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  1. Spucky
    3 Japanese drug smugglers executed in China


    DALIAN
    China on Friday executed three Japanese men convicted of drug smuggling, three days after it executed the first Japanese national since the two countries normalized diplomatic relations in 1972.

    Teruo Takeda, 67, and Hironori Ukai, 48, were put to death in Dalian, Liaoning Province, and Katsuo Mori, 67, in Shenyang, also in the northeastern province, at 9 a.m., according to Japanese diplomats.

    As was the case of Mitsunobu Akano, a 65-year-old man from Osaka Prefecture, the three men are believed to have been executed by lethal injection because Liaoning Province abolished execution by shooting last December.

    ‘‘All individuals, regardless of nationality, were treated equally in the application of Chinese law, and China’s retention of the death penalty for drugs crimes helped deter and prevent such crimes,’’ China’s official Xinhua News Agency quoted the Supreme People’s Court as saying in a statement.

    Japan conveyed its concern to China about Friday’s execution, but Tokyo is unlikely to lodge a formal protest with Beijing as every country has the sovereign right to determine which crimes warrant the death penalty, Japanese officials said in Tokyo.

    ‘‘The Japanese public’s sentiment is that it is too severe to impose the death penalty on drug criminals,’’ a senior Foreign Ministry official said. ‘‘We cannot help but say we regret the result…But it is difficult to lodge a protest.’‘

    Chinese Foreign Ministry spokeswoman Jiang Yu on Tuesday expressed hope that Akano’s execution and the then planned executions of the three others would not affect development of Japan-China relations.

    Drug smuggling is treated as a serious crime in China. The country’s penal code says offenders face sentences of 15 years’ imprisonment, life imprisonment or death for smuggling stimulant drugs weighing 50 grams or more.

    Takeda, from Nagoya, was convicted of buying about 5 kilograms of stimulant drugs from a Chinese person in June 2003 and passing them on to five people the following month.

    Ukai, from Gifu Prefecture, was found in possession of about 1.5 kg of illegal drugs when trying to board a plane from Dalian to Osaka, in July 2003.

    Mori, from Fukushima Prefecture, was convicted of attempting to smuggle 1.25 kg of drugs from Shenyang airport to Japan.

    The death sentences of the three men were finalized in 2007.

    As of January 2009, at least 28 Japanese nationals were detained in China over drug-related incidents, according to Japanese government data.

    As of Friday, nine Japanese—excluding the three executed—were detained in the three northeastern provinces of Liaoning, Jilin and Heilongjiang.

    Many of the stimulant drugs circulating in the provinces are believed to have been made in North Korea.

    Meanwhile, Japanese investigative sources said Friday that Takeda had been on a wanted list in connection with a 2002 robbery in Fukuoka Prefecture, in which 13 million yen in cash and jewelry were stolen from a city assembly member’s home.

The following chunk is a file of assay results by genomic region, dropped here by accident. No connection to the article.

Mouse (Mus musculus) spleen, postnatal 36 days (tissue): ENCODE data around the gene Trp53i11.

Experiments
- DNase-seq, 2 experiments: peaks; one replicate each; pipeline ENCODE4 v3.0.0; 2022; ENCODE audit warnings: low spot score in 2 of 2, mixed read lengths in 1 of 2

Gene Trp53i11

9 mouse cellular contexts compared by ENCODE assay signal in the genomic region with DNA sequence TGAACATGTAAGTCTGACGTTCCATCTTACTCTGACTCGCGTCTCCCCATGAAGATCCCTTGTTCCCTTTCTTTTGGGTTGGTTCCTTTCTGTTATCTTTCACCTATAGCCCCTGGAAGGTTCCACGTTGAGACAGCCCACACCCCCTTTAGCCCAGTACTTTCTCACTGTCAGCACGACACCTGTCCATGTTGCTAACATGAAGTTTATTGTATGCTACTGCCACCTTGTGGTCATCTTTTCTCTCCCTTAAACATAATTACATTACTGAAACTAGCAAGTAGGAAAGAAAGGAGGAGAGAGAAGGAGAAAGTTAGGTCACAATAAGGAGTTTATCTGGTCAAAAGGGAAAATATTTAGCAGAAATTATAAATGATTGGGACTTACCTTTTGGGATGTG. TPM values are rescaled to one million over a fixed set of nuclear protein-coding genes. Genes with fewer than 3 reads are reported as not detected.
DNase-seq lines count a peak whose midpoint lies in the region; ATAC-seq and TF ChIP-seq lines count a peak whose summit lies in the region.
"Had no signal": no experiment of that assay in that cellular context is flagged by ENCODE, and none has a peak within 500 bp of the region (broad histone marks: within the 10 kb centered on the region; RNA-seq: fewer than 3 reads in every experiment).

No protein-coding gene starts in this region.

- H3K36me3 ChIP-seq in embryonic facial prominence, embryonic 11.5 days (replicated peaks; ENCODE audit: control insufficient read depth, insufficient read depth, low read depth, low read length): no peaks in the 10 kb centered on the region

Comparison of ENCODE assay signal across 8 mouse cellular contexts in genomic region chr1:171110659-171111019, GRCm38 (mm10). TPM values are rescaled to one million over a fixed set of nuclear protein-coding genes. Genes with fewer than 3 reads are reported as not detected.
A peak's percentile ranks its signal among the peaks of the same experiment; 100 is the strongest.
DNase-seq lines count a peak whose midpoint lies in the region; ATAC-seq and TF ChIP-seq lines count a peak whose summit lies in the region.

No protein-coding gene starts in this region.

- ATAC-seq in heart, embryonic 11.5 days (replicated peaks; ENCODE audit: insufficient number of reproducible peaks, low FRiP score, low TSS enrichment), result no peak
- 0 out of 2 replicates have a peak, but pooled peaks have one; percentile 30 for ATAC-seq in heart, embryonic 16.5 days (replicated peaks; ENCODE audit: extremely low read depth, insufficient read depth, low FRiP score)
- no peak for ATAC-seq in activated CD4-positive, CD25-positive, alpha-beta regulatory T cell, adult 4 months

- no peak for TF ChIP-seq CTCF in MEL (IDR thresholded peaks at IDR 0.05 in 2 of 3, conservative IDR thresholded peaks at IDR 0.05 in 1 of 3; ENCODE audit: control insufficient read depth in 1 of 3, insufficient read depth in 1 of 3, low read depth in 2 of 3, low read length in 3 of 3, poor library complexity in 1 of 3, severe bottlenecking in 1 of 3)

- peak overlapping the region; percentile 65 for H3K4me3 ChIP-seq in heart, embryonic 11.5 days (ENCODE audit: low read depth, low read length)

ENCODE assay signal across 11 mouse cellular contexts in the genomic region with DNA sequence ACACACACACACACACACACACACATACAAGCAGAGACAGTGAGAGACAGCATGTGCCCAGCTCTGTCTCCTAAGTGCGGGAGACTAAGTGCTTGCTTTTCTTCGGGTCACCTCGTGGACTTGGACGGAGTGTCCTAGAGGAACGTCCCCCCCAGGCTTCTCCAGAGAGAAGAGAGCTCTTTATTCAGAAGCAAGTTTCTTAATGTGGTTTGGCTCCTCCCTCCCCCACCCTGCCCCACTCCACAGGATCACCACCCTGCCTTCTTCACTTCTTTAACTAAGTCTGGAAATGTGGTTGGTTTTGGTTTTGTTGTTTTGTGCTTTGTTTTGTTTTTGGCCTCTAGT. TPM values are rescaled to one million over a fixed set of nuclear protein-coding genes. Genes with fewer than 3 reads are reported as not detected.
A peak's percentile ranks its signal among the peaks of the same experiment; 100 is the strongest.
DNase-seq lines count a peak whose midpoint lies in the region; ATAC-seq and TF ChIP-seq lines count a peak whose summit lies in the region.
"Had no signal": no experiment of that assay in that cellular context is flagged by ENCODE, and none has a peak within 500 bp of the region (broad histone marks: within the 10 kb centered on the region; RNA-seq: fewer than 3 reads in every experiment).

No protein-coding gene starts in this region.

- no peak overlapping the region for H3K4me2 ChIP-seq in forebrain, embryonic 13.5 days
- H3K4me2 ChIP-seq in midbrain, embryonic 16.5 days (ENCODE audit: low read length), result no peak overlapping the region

Friday 09th April, 10:30 AM JST

    source: http://japantoday.com/category/crim...cts-meet-families-ahead-of-execution-in-china

Comments

  1. Spucky
    AW: 3 Japanese drug smugglers executed in China

    China executes three more Japanese drug smugglers


    Three Japanese citizens have been executed in China for trying to smuggle the drug methamphetamine.

    This follows the execution of another Japanese drug smuggler on Tuesday.
    Following the latest executions, Japan's Justice Minister Keiko Chiba said she was concerned about the effect on relations between the two countries.
    China is thought to execute more people than any other country in the world, although the government does not release overall figures.

    Adverse reaction
    The three latest Japanese nationals to be executed were smuggling the recreational drug from the north-eastern province of Liaoning, according to China's Xinhua news agency.

    One of them, Teruo Takeda, bought 5kg of the recreational drug in 2003.
    The 67-year-old then arranged for the other two - Hironori Ukai, 48, and Katsuo Mori, 67 - to take the consignment to Japan.

    But they were caught at two separate airports in Liaoning.
    On Tuesday, China executed Mitsunobu Akano, the first Japanese citizen to be executed since the two countries re-established diplomatic ties in 1972.

    Ms Chiba, Japan's justice minister, said she was "concerned about relations between Japan and China when I think of the uncomfortable feeling or reaction felt by a majority of the Japanese people".

    But the Tokyo government as a whole seems to have played down the issue.

    Japan also has the death penalty, but not for drug smuggling.
    Last week, the human rights organisation Amnesty International challenged the Chinese government to say exactly how many people it kills.

    Claudio Cordone, of Amnesty International, said: "The Chinese authorities claim that fewer executions are taking place.

    "If this is true, why won't they tell the world how many people the state put to death?"

    China's Supreme People's Court has to approve all death sentences in a rule introduced in 2007 to avoid miscarriages of justice.

    source: http://news.bbc.co.uk/2/hi/8610718.stm

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